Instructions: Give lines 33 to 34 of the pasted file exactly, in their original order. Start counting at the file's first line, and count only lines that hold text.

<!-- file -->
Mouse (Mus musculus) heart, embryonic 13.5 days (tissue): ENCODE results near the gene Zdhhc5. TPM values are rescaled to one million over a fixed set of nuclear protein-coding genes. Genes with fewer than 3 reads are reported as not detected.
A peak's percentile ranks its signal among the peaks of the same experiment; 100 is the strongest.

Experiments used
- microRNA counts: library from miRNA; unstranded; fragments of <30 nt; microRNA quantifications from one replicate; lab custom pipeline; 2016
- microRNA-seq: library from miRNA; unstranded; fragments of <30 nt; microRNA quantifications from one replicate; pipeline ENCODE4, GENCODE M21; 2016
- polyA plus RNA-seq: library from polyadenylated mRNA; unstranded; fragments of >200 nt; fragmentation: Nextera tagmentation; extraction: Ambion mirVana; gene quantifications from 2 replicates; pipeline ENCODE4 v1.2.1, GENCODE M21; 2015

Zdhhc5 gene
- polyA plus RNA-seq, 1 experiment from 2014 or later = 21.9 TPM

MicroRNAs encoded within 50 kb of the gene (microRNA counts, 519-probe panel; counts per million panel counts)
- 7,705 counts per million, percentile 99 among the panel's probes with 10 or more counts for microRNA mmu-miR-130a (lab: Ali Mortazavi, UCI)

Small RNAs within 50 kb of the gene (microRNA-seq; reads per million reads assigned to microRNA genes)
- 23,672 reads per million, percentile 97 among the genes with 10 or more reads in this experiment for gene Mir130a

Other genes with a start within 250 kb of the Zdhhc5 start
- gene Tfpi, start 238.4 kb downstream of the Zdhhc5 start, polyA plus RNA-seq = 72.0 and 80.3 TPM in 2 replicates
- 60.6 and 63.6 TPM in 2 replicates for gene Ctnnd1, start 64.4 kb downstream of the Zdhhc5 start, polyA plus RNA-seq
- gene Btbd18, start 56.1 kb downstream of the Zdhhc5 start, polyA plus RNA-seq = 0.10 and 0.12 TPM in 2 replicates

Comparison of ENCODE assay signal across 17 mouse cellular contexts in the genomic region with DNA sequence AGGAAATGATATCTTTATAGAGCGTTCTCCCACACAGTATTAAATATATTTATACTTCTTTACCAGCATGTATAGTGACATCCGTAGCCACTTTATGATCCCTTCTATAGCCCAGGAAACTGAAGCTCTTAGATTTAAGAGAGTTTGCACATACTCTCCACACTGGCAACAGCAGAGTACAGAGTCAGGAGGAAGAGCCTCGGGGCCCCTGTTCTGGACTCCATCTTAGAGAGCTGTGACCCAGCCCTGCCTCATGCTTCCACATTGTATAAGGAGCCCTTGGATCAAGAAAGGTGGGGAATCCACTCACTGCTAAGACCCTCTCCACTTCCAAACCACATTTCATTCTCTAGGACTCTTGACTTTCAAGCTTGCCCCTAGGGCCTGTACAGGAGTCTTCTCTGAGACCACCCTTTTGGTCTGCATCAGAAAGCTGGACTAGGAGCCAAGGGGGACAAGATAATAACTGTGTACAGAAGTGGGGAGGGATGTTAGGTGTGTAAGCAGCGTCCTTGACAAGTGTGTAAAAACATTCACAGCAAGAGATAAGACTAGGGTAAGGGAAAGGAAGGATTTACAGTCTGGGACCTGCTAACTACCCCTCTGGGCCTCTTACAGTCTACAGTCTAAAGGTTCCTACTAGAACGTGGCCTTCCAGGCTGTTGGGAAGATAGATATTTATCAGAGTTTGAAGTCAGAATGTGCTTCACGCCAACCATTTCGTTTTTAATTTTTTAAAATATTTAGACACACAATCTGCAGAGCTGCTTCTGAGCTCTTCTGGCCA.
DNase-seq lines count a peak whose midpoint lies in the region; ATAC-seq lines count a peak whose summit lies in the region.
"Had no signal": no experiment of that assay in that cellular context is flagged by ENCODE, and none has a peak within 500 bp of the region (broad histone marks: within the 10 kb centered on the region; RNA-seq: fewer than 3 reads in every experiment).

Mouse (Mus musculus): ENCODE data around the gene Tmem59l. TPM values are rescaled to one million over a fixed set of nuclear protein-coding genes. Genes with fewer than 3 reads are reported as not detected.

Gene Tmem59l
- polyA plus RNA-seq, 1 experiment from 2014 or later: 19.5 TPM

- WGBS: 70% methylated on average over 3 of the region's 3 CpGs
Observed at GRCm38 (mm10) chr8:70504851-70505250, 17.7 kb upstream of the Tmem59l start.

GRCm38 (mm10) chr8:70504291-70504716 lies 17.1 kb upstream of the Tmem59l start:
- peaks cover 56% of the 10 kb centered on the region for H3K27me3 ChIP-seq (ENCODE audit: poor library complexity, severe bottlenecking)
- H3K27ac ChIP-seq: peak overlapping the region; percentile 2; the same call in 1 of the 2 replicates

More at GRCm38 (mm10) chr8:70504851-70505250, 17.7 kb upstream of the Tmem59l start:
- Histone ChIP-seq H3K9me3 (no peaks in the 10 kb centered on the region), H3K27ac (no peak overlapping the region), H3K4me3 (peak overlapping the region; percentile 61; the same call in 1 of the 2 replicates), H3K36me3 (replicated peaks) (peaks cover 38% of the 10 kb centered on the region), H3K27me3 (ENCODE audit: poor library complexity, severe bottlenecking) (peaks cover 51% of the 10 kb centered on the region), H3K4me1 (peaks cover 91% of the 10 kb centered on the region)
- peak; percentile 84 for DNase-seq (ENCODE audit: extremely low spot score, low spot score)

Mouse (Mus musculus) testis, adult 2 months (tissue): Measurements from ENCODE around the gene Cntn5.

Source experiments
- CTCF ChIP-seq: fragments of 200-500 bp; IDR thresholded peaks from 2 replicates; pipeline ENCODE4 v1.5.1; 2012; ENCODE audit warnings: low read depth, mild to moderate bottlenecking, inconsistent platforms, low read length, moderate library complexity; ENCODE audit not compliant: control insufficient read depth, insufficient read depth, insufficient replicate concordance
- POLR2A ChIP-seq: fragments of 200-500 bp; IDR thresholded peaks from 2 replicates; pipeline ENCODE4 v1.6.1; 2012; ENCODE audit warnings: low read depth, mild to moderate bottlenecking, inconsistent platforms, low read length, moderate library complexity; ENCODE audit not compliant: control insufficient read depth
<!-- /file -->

- CTCF ChIP-seq: fragments of 200-500 bp; IDR thresholded peaks from 2 replicates; pipeline ENCODE4 v1.5.1; 2012; ENCODE audit warnings: low read depth, mild to moderate bottlenecking, inconsistent platforms, low read length, moderate library complexity; ENCODE audit not compliant: control insufficient read depth, insufficient read depth, insufficient replicate concordance
- POLR2A ChIP-seq: fragments of 200-500 bp; IDR thresholded peaks from 2 replicates; pipeline ENCODE4 v1.6.1; 2012; ENCODE audit warnings: low read depth, mild to moderate bottlenecking, inconsistent platforms, low read length, moderate library complexity; ENCODE audit not compliant: control insufficient read depth